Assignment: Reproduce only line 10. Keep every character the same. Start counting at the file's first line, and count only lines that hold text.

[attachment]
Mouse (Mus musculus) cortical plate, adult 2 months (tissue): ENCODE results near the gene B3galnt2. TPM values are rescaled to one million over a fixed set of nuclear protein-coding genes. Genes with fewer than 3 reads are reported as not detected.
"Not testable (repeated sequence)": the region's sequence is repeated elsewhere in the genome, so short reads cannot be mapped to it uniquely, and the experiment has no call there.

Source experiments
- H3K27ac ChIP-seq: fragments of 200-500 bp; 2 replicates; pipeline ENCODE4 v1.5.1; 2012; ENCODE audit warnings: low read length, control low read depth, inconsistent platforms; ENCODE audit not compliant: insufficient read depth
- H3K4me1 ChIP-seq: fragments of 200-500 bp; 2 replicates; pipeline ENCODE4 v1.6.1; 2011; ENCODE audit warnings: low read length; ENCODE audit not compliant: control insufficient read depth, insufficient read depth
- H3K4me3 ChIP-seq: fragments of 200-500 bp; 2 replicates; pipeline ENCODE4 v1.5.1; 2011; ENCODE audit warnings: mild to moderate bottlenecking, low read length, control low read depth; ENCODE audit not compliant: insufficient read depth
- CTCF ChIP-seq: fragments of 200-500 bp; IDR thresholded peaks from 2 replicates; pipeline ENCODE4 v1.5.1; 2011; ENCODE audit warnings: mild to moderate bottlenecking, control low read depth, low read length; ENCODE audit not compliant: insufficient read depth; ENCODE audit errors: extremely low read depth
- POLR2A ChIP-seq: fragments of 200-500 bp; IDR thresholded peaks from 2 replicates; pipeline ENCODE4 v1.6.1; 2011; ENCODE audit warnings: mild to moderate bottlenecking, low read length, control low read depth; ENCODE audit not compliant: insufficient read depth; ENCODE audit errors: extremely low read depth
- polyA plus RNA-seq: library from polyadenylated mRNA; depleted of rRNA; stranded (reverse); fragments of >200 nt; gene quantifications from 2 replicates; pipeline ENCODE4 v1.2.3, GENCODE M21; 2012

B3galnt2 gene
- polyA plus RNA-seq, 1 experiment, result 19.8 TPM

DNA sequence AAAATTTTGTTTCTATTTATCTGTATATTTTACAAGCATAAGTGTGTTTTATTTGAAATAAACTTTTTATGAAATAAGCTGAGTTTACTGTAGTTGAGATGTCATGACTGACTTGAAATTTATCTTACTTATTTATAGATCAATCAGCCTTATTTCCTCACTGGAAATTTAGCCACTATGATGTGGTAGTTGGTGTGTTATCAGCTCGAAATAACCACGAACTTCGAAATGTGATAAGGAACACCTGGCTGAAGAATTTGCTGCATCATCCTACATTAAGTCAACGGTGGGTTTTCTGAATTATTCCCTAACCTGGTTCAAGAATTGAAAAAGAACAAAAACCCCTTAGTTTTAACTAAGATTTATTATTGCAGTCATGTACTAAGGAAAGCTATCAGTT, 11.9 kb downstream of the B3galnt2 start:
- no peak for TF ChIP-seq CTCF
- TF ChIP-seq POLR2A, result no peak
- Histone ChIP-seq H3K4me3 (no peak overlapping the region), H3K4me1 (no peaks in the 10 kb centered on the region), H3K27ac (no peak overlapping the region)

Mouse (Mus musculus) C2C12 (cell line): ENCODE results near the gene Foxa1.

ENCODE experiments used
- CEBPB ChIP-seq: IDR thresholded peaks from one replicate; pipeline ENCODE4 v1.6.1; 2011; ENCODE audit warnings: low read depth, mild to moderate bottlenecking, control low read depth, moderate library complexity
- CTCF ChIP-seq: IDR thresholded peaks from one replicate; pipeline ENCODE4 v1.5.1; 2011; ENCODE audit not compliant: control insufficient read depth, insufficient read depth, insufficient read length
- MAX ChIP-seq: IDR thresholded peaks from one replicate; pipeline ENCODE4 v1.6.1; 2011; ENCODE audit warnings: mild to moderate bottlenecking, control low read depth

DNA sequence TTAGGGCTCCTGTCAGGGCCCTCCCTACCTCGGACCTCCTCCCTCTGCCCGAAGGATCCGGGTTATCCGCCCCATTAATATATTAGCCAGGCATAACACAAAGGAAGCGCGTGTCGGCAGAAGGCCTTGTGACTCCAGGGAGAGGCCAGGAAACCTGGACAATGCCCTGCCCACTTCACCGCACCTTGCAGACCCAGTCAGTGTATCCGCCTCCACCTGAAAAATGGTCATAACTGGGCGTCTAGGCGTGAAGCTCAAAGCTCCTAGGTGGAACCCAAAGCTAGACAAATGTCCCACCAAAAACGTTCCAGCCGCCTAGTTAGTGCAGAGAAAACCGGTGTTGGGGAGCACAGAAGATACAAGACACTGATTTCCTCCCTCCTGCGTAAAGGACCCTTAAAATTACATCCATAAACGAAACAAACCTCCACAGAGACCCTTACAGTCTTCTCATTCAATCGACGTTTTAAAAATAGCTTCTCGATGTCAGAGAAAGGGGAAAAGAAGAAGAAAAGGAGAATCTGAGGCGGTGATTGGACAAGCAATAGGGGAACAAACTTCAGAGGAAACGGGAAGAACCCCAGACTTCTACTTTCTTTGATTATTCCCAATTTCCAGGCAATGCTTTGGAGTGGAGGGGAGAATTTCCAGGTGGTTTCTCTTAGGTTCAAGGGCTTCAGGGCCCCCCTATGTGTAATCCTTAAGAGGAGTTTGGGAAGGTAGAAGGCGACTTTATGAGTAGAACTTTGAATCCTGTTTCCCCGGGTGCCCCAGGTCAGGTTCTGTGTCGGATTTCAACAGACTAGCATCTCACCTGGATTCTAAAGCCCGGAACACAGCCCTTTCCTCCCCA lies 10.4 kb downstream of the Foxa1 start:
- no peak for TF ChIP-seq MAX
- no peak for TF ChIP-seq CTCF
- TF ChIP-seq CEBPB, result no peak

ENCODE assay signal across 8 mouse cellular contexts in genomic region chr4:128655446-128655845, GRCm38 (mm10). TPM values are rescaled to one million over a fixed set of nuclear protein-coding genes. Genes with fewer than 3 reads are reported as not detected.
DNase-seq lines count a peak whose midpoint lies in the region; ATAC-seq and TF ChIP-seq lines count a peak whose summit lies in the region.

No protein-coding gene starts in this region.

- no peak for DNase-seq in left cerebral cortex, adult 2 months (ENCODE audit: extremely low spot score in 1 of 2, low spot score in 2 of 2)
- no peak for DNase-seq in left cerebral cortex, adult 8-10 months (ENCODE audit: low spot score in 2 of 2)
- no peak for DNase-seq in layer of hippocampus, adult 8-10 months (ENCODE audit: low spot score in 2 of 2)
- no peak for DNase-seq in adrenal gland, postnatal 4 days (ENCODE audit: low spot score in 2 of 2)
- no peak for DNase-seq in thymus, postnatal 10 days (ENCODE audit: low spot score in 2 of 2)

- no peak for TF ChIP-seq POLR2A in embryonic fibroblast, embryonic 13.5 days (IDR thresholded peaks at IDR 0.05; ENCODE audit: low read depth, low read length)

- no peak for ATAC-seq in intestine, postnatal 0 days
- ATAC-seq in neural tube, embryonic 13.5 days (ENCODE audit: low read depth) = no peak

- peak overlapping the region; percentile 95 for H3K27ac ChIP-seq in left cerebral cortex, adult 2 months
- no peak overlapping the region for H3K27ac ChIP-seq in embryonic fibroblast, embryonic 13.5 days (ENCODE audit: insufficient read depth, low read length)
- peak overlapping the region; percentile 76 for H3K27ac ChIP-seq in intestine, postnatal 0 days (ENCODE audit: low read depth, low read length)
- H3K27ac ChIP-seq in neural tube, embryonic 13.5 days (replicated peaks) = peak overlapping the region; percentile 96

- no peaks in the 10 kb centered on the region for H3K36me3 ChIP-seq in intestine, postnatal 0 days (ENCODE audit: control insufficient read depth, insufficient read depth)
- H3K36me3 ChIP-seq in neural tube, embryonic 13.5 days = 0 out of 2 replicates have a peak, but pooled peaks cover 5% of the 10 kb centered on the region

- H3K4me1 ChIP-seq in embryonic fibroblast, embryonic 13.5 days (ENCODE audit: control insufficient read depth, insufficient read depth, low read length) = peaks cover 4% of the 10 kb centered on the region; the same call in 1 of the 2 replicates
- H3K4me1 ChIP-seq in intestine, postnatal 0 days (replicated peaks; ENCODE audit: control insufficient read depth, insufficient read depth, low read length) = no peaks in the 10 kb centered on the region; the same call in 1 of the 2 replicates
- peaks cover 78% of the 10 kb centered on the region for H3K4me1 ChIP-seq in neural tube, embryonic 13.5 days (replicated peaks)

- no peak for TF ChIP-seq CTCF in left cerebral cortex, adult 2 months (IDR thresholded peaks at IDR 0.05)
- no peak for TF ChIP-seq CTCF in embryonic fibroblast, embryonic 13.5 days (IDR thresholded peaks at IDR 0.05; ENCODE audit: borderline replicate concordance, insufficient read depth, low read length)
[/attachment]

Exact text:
B3galnt2 gene